A meeting between the presidents and athletic directors from the remaining Big East schools was held Tuesday night in New York City, as the conference braces for more change following the departures of Pittsburgh and Syracuse to the Atlantic Coast Conference (ACC).
According to ESPN, administrators from USF, Cincinnati, Louisville, Connecticut, Rutgers, West Virginia and future member Texas Christian met in what was “a chance to look each other in the eye and get a feel for who’s in and who’s out.”
USF Athletics officials would not comment on whether the meeting was taking place or if Athletic Director Doug Woolard was in attendance.
The Associated Press reported that Big East Commissioner John Marinatto said that the Big East member schools have pledged to stay together and willl actively recruit replacements. Among the replacements could be Central Florida, East Carolina, Navy or Air Force. East Carolina formally applied for admission to the conference Tuesday.
Woolard said the defections of Pittsburgh and Syracuse, which materialized in just over 24 hours this past weekend, disappoint him – though he expects the teams to continue to compete in the conference for 27 months.
“Nothing surprises me anymore, and it probably (hasn’t) since five years ago with all the alignment again,” Woolard said. “I’m disappointed that both of those schools have left the league. I think it’s a great league and I’m disappointed that they left.”
Of the six major conferences, the only two that have not pulled schools from other major conferences are the Big East and the Big 12. The ACC is up to 14 teams with the additions of Syracuse and Pittsburgh, and is rumored to be in pursuit of Connecticut and Rutgers. The Big 10 now features 12 teams following the addition of Nebraska
Rumors of a potential merger between the remain- ing schools from the Big East and Big 12 were dismissed by Marinatto Tuesday night, citing a lack of interest from Big East member schools, instead choosing to invite new members to the existing conference.
According to ESPN, Marinatto said all conference members are “committed to staying together.”
As the national landscape of college football continues to change due to conference realignment, Woolard said he is unsure of the future of the Big East, but feels that USF is better positioned than ever before for whatever lays ahead.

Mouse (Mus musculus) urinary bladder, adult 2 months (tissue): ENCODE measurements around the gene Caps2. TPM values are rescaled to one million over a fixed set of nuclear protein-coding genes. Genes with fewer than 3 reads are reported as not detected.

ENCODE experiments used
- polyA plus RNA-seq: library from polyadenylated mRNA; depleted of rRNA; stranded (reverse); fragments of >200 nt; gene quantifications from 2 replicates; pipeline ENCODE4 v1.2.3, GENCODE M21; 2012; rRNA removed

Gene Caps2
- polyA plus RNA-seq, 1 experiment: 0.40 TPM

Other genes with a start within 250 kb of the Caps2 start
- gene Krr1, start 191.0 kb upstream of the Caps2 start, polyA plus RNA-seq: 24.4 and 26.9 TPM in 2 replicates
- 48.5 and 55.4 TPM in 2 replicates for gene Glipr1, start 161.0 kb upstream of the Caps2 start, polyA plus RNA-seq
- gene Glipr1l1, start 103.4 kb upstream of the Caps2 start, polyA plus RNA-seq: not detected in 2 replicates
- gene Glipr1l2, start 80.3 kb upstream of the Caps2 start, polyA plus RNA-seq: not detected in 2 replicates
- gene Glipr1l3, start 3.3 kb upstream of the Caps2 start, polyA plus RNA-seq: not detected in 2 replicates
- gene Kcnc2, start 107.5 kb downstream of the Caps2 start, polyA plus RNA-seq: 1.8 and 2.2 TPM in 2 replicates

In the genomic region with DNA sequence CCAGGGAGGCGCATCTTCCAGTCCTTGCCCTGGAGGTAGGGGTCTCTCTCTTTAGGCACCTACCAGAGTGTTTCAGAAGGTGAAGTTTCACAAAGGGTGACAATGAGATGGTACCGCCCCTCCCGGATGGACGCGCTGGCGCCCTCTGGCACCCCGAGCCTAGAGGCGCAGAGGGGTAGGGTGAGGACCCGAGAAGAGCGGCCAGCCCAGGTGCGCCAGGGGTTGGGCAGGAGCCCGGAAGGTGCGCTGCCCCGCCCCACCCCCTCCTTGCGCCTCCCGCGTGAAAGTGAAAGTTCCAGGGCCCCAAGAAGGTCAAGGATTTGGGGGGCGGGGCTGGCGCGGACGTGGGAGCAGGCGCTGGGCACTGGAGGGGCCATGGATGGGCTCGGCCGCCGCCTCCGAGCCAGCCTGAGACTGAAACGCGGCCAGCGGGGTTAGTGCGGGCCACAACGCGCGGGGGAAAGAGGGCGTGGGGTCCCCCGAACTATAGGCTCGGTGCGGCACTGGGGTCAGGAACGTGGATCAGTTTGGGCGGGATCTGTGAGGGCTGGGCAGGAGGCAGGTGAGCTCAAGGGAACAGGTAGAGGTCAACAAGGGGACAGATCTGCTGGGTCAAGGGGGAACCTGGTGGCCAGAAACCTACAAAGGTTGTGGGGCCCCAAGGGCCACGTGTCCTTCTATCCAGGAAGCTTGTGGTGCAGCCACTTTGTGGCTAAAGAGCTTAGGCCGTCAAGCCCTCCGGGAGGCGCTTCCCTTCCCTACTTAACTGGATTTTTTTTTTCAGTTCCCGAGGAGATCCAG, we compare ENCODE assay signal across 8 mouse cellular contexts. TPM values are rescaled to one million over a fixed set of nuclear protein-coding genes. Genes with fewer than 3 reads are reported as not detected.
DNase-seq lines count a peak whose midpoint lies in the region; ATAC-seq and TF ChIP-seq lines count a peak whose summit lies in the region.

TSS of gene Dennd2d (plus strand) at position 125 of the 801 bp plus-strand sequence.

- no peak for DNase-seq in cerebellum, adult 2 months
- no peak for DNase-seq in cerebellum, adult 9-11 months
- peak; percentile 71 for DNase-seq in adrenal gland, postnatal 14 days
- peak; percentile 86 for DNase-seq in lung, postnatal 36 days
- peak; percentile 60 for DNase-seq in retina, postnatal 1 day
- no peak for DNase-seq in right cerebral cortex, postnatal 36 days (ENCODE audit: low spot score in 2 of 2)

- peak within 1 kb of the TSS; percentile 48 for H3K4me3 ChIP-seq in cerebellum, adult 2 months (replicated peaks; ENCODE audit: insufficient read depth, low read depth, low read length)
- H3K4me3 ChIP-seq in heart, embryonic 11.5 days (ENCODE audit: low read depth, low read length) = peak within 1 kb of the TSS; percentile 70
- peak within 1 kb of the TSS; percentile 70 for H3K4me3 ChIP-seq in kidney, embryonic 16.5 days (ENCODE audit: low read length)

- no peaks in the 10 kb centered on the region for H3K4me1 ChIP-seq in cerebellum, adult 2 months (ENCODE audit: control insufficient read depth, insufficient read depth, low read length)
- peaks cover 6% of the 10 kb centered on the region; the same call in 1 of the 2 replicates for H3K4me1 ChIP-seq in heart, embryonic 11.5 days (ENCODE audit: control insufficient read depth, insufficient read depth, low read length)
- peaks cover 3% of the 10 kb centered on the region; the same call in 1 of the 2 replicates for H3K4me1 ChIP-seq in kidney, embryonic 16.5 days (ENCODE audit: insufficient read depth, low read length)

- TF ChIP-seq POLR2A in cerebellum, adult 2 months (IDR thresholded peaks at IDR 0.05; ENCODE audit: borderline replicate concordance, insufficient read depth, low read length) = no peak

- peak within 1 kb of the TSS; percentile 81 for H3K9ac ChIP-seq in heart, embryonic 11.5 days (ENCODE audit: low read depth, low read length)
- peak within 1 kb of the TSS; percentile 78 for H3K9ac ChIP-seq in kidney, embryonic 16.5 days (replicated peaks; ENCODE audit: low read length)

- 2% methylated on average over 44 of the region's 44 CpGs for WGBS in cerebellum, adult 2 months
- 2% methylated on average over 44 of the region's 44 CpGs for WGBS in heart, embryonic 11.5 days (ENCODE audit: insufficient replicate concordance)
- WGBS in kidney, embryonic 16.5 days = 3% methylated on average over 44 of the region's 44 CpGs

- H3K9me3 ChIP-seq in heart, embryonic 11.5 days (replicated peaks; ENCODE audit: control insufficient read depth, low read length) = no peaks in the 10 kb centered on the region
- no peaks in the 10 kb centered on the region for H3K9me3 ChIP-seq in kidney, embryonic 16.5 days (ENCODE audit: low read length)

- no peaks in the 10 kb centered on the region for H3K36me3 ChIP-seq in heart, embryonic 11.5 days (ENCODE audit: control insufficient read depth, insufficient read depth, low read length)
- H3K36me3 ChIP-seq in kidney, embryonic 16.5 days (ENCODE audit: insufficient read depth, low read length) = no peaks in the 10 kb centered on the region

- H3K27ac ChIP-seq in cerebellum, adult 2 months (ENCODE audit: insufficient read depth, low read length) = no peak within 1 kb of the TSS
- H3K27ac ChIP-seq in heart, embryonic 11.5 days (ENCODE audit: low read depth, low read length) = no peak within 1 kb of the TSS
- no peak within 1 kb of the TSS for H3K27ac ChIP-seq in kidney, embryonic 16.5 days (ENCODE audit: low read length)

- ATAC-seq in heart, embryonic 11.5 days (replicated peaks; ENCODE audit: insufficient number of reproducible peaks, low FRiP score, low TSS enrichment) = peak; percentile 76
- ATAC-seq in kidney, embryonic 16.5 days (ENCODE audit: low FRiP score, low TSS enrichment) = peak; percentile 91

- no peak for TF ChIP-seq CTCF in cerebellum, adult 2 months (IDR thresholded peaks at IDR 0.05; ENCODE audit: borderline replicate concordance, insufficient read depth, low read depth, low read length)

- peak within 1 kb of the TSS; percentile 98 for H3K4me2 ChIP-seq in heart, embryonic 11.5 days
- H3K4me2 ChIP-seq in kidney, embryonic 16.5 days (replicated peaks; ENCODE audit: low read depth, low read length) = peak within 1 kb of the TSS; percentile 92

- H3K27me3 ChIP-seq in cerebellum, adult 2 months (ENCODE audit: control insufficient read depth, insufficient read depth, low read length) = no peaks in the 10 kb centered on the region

“I think our athletic department and our university is in better shape than it’s ever been – with regards to the fact that our APR (academic progress rate) continues to soar, which is an important piece academically for our student-athletes, our football team has been nationally ranked the last four to five years and right now we’re in the top 20, our soccer program is being ranked nationally,” he said. “All of our programs have made some good strides. I would tell you that I think our facilities are as good as anyone in America right now. The Sun Dome is going through a major renovation that I promise you that when you go in there next year, you’re going to say, ‘Are you kidding me?’ So our facilities are as good as any in the country.”
Though football is the tail that wags the dog in terms of being the most important piece of the realignment puzzle, the fact that USF has opened brand new soccer, baseball and softball stadiums, as well as undertaking a major renovation of the Sun Dome in the last nine months will be of help for USF as it searches for conference stability, be it in the Big East or elsewhere.
Woolard said that as far as he knows, there is no process in place that would allow for Pittsburgh and Syracuse to begin competition in the ACC sooner than the 27-month requirement if the schools pay an increased standard exit fee, which is set at $5 million.
For his part, football coach Skip Holtz said he trusts that university officials will handle the situation to the benefit of USF and that it isn’t something he’s focusing on.
“We have put our trust and confidence in Judy Genshaft and Doug Woolard and the leadership we have here,” he said. “I know they’re very involved in not only the Big East scope of things and landscape of it, but very involved in the national scope and trying to take a very active role in securing the future of not only the Big East, but I think for South Florida and where we are … Right now, we’re in the Big East, we’re in an AQ conference. I haven’t been told any different from that. Where it’s all going, I don’t know. It’s going to be very interesting to see where everybody is sitting when the music stops.”
Should it come time to make a decision on where to take USF, Holtz said he wouldn’t expect to have a say in the matter.
“They’re not going to call Skip Holtz and say, ‘What do you think?’ and then ‘We want to move on whatever your recommendation is,'” he said. “As far as what we should do in the landscape of college football, there are people much more intelligent and much more prepared to answer those questions than I am. I’ve said this before, if you ever want a question answered, go to the organ grinder, don’t go to the monkey. I’m just the monkey on the end of the chain dancing on the sidewalk.”